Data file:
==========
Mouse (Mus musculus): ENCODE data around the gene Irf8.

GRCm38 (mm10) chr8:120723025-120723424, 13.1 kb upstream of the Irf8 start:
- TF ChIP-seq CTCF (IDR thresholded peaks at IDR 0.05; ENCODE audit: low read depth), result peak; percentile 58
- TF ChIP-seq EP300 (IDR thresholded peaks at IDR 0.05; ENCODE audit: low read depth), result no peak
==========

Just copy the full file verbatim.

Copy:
Mouse (Mus musculus): ENCODE data around the gene Irf8.

GRCm38 (mm10) chr8:120723025-120723424, 13.1 kb upstream of the Irf8 start:
- TF ChIP-seq CTCF (IDR thresholded peaks at IDR 0.05; ENCODE audit: low read depth), result peak; percentile 58
- TF ChIP-seq EP300 (IDR thresholded peaks at IDR 0.05; ENCODE audit: low read depth), result no peak